Know Your Rights When Applying for Jobs
Posted By: Hannah Whittenly on April 03, 2019 |
When you’re out trying to convince companies that you’re the one they need to hire, that can put you in a rather vulnerable position. While trying to impress interviewers, however, you don’t have to lie in order to protect yourself from unjust biases. Federal law dictates that there are certain things that a company cannot discriminate about, and even can’t legally ask about. Informing yourself of these rights can give you a greater sense of empowerment and help protect you from unfair hiring practices. Here are some of the legal rights that you’ll want to be aware of when applying for jobs.
No Questions about Home Life
While you’re free to share anything that you want with your potential future employer about your family, he or she should never ask you outright about the subject during a job interview. Asking you questions about marriage or divorce should never be done. It’s illegal for hiring managers to ask whether or not you have or plan to have children. You also shouldn’t be asked about childcare arrangements while you work if you have children. All of this falls under discrimination against gender, as women are more likely to be considered poor candidates for jobs when they have kids as opposed to men. Whether it’s true or not, a woman with a child in an employer’s eyes can mean an employee that needs lots of paid time off and is often distracted with home life. For this reason, it is completely illegal for them to ask about your personal and familial life, and you should never feel the need to offer that information, either.
Citizenship Status Shouldn’t Be Discussed
The hiring manager will want to know if you’re eligible to work in the U.S., but any other questions about your citizenship status are illegal. Questions about your national origin are also off-limits. Asking these types of questions could reinforce discriminating hiring practices that negatively affect immigrants. If you’re worried about not being hired because of your national origin or citizenship status, there are consulting firms that specialize in helping with job placement for underrepresented minorities. Be aware that questions about your religion are also illegal. If you are wearing a hijab, it is not their job to ask about it, and you are under no obligation to answer.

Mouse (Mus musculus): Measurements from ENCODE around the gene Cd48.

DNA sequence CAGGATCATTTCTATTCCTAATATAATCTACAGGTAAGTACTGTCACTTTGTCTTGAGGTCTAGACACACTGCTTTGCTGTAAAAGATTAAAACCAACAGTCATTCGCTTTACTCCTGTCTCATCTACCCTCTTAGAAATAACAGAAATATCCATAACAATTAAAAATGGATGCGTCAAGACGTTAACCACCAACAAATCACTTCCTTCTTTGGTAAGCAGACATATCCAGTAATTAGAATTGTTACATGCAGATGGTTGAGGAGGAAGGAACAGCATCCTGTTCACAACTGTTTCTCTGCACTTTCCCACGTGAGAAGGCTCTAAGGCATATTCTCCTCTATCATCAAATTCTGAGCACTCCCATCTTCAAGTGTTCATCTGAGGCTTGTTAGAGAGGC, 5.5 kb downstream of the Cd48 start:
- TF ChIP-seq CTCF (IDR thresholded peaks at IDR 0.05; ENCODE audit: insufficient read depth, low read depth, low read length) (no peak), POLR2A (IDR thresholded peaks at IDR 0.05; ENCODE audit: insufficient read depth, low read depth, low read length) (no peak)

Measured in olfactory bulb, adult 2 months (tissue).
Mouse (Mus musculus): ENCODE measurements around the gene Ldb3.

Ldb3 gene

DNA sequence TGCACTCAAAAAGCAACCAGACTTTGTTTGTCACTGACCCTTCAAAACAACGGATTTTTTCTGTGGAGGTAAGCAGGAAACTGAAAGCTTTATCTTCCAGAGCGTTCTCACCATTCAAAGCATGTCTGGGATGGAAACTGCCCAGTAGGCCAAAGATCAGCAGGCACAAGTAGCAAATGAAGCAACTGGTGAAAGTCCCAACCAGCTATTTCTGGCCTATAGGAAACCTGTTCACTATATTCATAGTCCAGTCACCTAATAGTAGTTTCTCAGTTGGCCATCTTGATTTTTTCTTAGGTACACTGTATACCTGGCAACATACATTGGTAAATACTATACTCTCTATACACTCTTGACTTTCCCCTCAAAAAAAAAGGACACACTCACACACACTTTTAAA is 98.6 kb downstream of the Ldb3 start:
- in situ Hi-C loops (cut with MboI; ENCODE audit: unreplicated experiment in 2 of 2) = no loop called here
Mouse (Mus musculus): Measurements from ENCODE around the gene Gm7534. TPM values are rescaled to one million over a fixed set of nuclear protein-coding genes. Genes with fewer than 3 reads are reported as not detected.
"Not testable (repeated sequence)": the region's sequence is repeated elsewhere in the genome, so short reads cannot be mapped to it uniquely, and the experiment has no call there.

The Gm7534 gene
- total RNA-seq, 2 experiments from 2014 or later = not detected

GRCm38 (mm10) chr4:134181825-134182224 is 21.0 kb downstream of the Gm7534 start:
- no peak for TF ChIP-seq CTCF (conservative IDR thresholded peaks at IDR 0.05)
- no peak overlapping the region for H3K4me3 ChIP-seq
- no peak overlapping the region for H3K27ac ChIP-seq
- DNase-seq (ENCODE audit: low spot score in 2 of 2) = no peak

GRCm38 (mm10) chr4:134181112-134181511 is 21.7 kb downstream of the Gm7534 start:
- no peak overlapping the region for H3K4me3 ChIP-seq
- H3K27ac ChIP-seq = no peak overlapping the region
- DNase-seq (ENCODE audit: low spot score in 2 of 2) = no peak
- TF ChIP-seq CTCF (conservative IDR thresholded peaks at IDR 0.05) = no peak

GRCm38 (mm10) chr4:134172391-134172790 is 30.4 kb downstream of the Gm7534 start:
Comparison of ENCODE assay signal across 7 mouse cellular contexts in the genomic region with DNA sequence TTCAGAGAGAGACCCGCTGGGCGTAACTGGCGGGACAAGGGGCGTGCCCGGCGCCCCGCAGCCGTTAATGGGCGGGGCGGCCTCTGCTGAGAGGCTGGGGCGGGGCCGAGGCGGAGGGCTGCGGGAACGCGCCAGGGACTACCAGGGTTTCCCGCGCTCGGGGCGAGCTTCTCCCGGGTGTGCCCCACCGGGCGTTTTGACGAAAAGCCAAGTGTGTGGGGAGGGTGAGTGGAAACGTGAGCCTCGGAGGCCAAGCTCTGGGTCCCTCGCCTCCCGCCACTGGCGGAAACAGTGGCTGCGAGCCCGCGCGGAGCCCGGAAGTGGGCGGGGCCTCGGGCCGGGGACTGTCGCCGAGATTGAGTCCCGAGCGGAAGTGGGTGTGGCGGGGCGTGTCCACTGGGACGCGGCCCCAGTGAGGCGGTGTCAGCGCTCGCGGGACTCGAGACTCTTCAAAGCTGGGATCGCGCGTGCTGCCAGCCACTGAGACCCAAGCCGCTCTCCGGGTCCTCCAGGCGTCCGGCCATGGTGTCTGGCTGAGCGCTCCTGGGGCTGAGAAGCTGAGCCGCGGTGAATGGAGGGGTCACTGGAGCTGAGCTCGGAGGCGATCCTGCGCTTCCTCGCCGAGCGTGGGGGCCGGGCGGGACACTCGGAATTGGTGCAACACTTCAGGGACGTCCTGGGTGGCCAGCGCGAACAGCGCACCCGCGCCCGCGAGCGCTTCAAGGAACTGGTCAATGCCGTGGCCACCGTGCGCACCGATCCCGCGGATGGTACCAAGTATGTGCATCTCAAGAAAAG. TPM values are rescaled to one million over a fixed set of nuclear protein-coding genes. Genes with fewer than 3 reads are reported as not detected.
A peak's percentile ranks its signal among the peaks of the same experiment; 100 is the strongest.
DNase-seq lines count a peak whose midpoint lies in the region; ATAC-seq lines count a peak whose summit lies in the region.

Soliciting **** Favors is Illegal
While companies are taking swift and decisive steps to end workplace **** harassment, the problem still exists. Some employers may try to take advantage of you if they believe that you’re in desperate need of a job. Even if they seem to say it as a joke, due to their position of authority, even a subtle suggestion that you can increase your chances of being hired by something like going out on a quick date or even doing a twirl for them is firmly labeled as solicitation or “quid pro quo” harassment and is completely illegal. If this ever happens to you in an interview, leave the situation immediately and contact the U.S. Equal Employment Opportunity Commission (EEOC) to get help.
You Can Negotiate For Better Pay
Under current equal pay laws, employers are not allowed to do anything to discourage you from talking about how much you or other employees are paid. You are also legally permitted to ask for a raise and an increase of benefits without any risk to your status as an employee or even an applicant. It is encouraged by the government, in fact, that you negotiate with employers and potential employers to make sure that you are paid what you are worth. While your employer is not required to agree to your requests, they cannot in any way penalize you for asking.
Keeping your legal rights protected while looking for employment can help prevent you from becoming the **** of discrimination or other unlawful actions. You can always seek guidance from legal and employment consulting firms if you believe that you’ve been treated unfairly. The EEOC, as well, is a federal institution paid for by your taxes to protect you against unlawful hiring practices, so don’t be afraid to contact them when necessary.
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